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NZ: 10-year strategy builds on Canterbury’s post-quake growth

International education providers in Canterbury, New Zealand have developed a 10-year strategy for growth that aims to increase incoming international student numbers by more than 150% as the region shows strong signs of recovery following the 2010 and 2011 earthquakes.

Cashel Street Mall in Christchurch, where shops have been built from shipping containers in the post-quake development. Photo: Alamy

The strategy aims to attract to 25,580 international students, bringing in NZ$134m in annual tuition, by 2025

As the second most popular destination in the country, Education New Zealand has said Canterbury’s growth is vital to the government’s aspirations to increase education exports.

“In the past different providers have actively competed in the same market, often causing a negative perception of the destination”

The strategy aims to build on the growth of the last couple of years by developing collaboration between the international education sector and government, in order work together to promote the region as a whole.

It also aims to forge international partnerships in key markets and pathways through school, higher education and employment.

“In the past different providers have actively competed in the same market, often causing a negative perception of the destination as a whole,” Hamish Cochrane deputy vice chancellor (academic) at the University of Canterbury, told The PIE News.

“Through co-operation, careful differentiation and market segmentation Christchurch will be seen as a destination with complementary educational opportunities.”

To this end, collaboration is identified as a key strategic issue, along with high growth and service delivery to provide a positive overall student experience.

Reputation is also highlighted as a strategic issue, as Canterbury strives to create awareness of opportunities in the region and shed safety fears.

“There are still some international markets that view Christchurch as earthquake prone and thus unsafe,” commented Cochrane. “The opposite is true in terms of building safety.”

“Similarly and particularly for younger students, Christchurch is not necessarily seen as a desirable location from a social activity point of view,” he added. “Again the opposite is true with a variety of social activities actively available, and ironically more restaurants/cafes/bars than we had pre-earthquakes.”

“It is important that we build on the industry cohesion and momentum gained during the post-earthquake period – the real work starts now”

Nine ‘foundation partners’ representing all education sectors signed a Leadership Accord on the strategy, which lays out its vision for Canterbury as “a globally connected region for international education” with education and training provision that “leads to enhanced student opportunities and outcomes with enduring benefits for the community”.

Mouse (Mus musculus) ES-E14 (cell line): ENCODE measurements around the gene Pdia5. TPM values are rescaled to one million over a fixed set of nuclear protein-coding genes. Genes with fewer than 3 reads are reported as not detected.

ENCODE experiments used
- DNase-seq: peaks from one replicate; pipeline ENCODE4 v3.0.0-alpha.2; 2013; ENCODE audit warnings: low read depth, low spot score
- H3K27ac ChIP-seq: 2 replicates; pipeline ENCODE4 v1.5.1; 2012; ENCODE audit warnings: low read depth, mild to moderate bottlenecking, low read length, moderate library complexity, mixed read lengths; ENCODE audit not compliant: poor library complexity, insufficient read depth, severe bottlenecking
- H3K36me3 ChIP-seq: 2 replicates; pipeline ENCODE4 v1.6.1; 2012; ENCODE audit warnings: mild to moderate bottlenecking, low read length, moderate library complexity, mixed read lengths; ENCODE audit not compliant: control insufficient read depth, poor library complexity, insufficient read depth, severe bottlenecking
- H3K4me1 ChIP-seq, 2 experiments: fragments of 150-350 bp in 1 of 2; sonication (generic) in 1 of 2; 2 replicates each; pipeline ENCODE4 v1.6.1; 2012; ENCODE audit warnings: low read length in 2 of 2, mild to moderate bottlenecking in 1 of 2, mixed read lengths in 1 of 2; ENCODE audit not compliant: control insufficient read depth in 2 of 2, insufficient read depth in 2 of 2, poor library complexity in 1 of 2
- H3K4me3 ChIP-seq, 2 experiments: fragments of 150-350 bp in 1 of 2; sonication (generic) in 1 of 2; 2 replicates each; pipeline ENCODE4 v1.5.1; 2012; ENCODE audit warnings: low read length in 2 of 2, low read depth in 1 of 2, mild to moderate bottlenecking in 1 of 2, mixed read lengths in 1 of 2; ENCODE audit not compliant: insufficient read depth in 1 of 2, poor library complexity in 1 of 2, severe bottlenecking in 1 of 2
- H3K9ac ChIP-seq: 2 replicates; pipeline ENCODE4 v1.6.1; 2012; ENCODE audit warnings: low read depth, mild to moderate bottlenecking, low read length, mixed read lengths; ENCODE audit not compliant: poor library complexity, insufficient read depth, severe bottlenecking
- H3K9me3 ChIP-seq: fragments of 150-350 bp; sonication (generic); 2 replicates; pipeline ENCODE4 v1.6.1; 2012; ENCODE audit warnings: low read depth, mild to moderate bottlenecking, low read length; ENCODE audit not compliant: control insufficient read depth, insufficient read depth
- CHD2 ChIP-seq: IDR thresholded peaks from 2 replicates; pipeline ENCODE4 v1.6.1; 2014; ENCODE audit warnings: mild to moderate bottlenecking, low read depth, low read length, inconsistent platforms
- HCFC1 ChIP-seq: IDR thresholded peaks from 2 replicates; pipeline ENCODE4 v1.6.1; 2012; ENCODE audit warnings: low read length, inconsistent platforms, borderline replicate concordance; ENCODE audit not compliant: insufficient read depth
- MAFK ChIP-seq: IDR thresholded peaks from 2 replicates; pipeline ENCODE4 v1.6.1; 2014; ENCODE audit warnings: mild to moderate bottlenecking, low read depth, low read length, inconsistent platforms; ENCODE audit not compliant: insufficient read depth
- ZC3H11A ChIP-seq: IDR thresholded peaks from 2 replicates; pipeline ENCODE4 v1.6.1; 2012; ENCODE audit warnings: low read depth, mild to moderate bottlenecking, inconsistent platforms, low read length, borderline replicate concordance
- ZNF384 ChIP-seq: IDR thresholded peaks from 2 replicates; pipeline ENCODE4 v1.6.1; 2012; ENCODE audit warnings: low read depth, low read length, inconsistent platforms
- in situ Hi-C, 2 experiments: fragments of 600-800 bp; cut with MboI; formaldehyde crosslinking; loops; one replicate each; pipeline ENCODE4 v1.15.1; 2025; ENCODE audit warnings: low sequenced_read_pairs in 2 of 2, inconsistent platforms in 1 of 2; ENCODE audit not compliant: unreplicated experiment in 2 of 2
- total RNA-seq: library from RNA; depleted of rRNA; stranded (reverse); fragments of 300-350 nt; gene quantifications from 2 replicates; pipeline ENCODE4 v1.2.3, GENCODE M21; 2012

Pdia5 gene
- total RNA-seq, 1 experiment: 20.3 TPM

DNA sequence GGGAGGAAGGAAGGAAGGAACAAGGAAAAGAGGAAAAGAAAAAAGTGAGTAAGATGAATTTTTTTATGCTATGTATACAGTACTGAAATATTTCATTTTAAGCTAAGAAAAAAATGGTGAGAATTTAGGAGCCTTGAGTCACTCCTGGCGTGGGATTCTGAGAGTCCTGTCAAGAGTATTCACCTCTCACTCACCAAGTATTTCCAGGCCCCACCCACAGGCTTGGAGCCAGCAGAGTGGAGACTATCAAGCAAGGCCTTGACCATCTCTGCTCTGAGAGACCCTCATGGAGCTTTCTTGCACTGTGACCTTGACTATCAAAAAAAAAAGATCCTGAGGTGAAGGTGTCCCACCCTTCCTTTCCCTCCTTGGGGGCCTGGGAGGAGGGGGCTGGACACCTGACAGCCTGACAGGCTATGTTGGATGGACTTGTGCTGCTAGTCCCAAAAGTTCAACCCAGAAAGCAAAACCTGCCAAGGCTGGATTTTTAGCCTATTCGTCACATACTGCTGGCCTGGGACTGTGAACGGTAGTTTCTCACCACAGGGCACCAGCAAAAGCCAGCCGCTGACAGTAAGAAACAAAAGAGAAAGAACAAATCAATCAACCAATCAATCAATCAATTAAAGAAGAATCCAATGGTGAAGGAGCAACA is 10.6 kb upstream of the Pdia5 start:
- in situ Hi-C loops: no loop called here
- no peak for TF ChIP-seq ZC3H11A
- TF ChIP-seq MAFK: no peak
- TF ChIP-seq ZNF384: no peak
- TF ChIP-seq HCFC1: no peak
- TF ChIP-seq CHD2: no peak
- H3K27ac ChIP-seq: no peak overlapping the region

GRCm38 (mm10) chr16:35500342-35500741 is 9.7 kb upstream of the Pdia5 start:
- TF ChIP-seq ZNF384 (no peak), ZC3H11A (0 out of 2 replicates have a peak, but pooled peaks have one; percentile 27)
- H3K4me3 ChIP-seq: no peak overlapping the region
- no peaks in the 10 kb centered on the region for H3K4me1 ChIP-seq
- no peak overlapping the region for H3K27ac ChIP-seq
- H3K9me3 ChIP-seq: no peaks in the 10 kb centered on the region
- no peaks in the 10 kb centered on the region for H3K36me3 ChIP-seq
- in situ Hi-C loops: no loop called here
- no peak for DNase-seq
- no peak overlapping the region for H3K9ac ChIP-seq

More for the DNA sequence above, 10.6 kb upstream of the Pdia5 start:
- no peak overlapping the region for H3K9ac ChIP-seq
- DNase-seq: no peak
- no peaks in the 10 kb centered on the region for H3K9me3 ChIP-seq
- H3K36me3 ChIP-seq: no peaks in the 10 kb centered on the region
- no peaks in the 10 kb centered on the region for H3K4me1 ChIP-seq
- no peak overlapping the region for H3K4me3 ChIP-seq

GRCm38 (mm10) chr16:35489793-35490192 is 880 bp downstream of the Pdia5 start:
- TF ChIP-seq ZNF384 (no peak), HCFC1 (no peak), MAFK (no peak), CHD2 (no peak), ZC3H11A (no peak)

The accord promises to provide strong industry leadership in implementing the strategy and represents a commitment to grow the social, cultural and economic value of Canterbury’s international education.

“Canterbury’s growth is crucial for New Zealand to realise its national international education goals,” Clive Jones, general manager, business development at Education New Zealand, told The PIE News.

Canterbury receives 8% of all international students in New Zealand, making it the second most popular destination for international students after Auckland “despite several challenging years”, he said.

Though international student enrolments have not yet returned to their pre-earthquake levels, Canterbury was the fastest growing metro region in the country in 2014, up by 18% year-on-year.

Economic value added of international education to Canterbury

Economic value added of international education to Canterbury

There are currently 9,470 international students in Canterbury studying across all sectors, bringing in NZ$74m in tuition fees annually. The strategy aims to increase this to 25,580 students and NZ$134m in annual tuition by 2025.

Jones said the strategy will  play a “key role” in hitting the government’s target to double the value of the sector to NZ$6.2bn by 2025.

Because of this, ENZ has funnelled more than NZ$5m of dedicated funding to support Canterbury’s industry recovery, and has worked closely with education providers on strategy development over the last six to 12 months.

“It is important that we build on the industry cohesion and momentum gained during the post-earthquake period, which may be lost if there is no medium-term strategy to provide focus – the real work starts now,” commented Murray Strong, the Leadership Accord’s independent chairperson charged with overseeing the implementation of the strategy.

The nine foundation partners launching the Leadership Accord are:
Christchurch and Canterbury International Education Incorporated (Christchurch Educated)
Aoraki Polytechnic
Christchurch College of English
Christchurch Polytechnic Institute of Technology
Canterbury Primary Principals’ Association
Canterbury West Coast Secondary Principals’ Association
Lincoln University
University of Canterbury
UC International College

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